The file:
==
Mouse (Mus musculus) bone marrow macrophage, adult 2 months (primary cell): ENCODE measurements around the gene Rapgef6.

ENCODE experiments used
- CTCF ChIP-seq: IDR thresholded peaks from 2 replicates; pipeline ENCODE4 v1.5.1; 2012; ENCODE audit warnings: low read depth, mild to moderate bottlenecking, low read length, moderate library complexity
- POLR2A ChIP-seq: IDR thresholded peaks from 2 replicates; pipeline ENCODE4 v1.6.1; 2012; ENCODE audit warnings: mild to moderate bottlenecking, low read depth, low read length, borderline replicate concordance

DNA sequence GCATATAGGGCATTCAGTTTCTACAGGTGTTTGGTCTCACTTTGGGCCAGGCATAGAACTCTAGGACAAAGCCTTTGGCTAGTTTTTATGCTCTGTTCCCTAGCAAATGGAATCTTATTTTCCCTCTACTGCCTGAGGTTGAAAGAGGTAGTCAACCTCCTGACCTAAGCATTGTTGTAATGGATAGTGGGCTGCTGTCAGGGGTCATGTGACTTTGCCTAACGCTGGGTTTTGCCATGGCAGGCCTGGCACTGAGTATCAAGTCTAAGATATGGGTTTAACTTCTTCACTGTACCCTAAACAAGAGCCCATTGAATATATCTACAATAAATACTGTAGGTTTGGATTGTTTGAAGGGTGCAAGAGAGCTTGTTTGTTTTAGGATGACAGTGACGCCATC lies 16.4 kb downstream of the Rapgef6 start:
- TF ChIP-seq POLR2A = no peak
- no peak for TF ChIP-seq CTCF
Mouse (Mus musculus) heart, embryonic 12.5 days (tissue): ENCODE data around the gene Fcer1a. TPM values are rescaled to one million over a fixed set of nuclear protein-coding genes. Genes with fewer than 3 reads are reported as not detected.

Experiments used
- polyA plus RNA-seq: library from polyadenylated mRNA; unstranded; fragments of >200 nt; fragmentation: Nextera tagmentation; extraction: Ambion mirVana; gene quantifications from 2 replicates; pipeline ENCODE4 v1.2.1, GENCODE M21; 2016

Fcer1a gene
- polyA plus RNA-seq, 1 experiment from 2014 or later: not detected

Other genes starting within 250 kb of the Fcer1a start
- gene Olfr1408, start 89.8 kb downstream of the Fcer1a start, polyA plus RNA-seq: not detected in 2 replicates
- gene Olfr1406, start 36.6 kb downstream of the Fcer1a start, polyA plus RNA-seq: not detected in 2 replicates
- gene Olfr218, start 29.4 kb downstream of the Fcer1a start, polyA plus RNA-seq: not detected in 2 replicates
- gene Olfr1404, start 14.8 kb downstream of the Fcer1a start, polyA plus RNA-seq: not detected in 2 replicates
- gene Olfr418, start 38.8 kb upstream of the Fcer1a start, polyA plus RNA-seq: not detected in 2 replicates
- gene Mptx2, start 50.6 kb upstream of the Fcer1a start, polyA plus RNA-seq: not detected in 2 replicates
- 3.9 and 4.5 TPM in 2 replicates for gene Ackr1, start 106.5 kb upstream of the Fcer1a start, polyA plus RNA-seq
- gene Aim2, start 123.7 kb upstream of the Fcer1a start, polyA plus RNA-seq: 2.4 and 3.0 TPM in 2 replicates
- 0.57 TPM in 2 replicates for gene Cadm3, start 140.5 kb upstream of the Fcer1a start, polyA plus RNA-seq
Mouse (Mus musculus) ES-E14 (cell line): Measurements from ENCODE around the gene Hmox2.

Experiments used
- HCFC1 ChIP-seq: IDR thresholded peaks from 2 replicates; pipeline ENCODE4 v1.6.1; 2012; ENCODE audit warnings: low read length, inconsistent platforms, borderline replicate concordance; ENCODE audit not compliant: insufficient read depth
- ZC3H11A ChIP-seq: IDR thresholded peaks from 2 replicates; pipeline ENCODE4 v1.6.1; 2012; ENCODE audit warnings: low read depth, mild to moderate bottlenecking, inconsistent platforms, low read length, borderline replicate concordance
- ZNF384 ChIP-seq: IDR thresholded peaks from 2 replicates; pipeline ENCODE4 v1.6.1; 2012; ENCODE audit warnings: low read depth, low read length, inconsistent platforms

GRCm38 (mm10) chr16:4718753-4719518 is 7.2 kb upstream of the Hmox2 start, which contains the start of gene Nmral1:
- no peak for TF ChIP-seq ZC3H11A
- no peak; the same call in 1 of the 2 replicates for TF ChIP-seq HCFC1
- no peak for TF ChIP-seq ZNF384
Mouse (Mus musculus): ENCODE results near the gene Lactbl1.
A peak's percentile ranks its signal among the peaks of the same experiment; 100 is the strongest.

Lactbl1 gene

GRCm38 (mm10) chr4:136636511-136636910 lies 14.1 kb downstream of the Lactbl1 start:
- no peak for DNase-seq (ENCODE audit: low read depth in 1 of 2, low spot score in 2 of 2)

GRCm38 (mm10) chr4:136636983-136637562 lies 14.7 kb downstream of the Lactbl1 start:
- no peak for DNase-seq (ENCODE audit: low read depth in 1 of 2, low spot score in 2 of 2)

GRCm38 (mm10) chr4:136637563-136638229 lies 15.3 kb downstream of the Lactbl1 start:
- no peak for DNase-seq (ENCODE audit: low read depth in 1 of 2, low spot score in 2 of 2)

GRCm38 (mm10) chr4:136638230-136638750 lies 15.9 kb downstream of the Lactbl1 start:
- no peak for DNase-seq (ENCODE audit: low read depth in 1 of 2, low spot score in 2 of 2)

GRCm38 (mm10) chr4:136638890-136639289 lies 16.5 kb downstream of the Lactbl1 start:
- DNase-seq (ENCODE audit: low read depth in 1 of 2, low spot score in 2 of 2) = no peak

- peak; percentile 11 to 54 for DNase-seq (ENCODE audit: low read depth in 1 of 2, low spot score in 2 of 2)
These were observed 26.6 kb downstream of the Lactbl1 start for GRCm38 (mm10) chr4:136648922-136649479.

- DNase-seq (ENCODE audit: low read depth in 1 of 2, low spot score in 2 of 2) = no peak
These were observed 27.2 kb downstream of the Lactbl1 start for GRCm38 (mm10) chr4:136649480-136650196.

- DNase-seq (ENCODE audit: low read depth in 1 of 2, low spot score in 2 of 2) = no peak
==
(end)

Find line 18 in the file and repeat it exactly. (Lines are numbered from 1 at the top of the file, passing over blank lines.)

- gene Olfr418, start 38.8 kb upstream of the Fcer1a start, polyA plus RNA-seq: not detected in 2 replicates